We don’t know exactly what college will look like in the fall, but student loans to get there just got cheaper.
The interest rate on new undergraduate federal student loans will decrease to 2.75%, the lowest point on record, for the 2020-21 school year. That is a drop of 39% from 4.53% in 2019-20.
The government sets federal student loan interest rates based on yields from the U.S. Treasury Department’s auction of 10-year notes each May. Notes sold at the May 12 auction yielded just 0.7%, driven by investors willing to trade higher returns for lower risk. For comparison, last year's high-yield was 2.48%.
Undergraduate student loan rates are set by adding a margin of 2.05 percentage points to that yield; graduate loans are marked up by 3.6 points, PLUS loans by 4.6 points. That formula predicts these interest rates:
Undergraduate direct loans: 2.75%, down from 4.53%.
Graduate direct loans: 4.30%, down from 6.08%.
PLUS Loans: 5.30%, down from 7.08%.
These rates apply only to new loans for the 2020-21 school year and will stay the same for the life of the loan. Loans taken out prior to the rate change keep their original rate unless you choose to refinance privately.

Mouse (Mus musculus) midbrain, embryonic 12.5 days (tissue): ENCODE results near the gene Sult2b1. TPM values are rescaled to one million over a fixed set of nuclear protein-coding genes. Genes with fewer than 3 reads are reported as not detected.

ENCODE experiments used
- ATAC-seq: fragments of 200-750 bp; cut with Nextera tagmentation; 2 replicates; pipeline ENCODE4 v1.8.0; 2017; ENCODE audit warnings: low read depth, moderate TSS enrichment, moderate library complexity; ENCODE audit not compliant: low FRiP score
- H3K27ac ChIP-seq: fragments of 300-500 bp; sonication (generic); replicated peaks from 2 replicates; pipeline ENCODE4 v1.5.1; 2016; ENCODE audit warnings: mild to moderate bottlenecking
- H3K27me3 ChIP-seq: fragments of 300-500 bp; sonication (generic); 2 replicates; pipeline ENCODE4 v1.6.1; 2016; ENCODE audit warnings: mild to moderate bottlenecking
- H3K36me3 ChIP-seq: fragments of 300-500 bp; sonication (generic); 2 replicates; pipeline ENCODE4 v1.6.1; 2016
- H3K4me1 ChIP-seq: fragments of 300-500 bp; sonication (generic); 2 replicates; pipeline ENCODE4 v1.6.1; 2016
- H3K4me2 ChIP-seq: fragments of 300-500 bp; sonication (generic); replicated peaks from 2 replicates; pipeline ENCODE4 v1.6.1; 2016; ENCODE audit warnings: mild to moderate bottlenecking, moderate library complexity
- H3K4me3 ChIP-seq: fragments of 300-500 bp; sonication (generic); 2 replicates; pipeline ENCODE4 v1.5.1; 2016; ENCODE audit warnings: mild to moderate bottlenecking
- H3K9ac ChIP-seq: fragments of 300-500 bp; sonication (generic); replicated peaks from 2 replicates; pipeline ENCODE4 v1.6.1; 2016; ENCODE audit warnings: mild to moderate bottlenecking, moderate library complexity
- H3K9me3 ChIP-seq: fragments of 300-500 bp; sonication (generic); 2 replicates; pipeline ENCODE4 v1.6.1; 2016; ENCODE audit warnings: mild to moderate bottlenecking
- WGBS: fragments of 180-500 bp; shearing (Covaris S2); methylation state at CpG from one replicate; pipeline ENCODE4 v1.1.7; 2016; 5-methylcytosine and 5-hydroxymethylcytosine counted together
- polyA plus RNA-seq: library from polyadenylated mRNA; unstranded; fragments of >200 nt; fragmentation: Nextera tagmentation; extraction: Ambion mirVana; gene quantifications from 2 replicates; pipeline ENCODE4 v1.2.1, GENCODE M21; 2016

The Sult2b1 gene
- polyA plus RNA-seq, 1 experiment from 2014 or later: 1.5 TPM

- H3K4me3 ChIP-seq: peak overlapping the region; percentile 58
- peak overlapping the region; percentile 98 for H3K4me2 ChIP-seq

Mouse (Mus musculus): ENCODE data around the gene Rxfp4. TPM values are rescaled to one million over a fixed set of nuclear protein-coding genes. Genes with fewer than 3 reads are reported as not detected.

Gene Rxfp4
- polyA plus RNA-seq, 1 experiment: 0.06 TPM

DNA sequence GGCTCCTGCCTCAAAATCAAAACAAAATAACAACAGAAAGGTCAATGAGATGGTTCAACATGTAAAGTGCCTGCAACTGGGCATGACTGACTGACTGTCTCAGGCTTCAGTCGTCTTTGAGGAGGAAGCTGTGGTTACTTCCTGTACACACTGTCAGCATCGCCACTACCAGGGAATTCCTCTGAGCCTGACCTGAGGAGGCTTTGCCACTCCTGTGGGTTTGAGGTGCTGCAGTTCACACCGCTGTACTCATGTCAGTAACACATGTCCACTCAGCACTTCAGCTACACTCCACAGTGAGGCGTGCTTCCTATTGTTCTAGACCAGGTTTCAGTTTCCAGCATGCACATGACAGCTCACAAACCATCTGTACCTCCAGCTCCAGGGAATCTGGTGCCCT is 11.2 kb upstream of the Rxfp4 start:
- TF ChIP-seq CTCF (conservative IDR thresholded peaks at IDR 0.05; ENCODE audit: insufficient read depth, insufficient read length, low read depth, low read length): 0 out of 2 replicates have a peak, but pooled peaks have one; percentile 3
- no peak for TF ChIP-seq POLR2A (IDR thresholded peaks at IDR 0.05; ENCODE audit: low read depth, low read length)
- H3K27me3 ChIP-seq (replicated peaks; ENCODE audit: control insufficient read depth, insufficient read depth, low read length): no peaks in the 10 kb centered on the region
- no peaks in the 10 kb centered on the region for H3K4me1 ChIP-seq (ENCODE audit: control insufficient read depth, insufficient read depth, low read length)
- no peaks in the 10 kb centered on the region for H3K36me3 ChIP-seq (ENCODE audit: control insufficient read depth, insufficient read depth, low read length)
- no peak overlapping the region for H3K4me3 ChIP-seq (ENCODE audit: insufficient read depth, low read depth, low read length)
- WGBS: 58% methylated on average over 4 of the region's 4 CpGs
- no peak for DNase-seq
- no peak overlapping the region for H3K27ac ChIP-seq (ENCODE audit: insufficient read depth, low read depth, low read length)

Under normal circumstances, the lower interest rates might attract more students to colleges and universities. But COVID-19-related campus shutdowns, rocky household finances and transitions to online learning may decrease demand for enrollment this fall.
Impact of the new rates
The lowered interest rates mean new borrowers will see smaller monthly payments and decreased interest costs over the life of their loan as compared with last year’s interest rates.
Someone who took $5,500 in loans with a 10-year term at last year’s rate — 4.53% — could expect monthly payments of $57 and $1,350 in total interest costs. That same loan at the new rate would result in monthly payments of $52 and $797 in total interest.
Dependent undergraduates can borrow a maximum of $31,000 total in federal loans.
Parent PLUS loans have higher rates, and amounts tend to be larger — about $16,000 a year — because borrowing isn’t capped in a similar way. That gives the cheaper rates a bigger impact: A parent borrowing a typical amount would save about $15 a month and more than $1,700 by the time the loan is repaid compared with current rates.
Federal vs. private student loans
Undergraduate federal student loan interest rates are generally lower than rates from private lenders, and borrowers should exhaust federal borrowing before getting private loans.
Federal loans do not require a co-signer. But few undergrads have the credit history or income to get a private student loan on their own; more than 90% of private loans have a co-signer.
All federal student loan borrowers get the same interest rates. Private student loan interest rates vary based on the borrower’s credit and the term of the loan.
All federal loan interest rates are fixed. Private lenders usually offer both fixed and variable rate loans.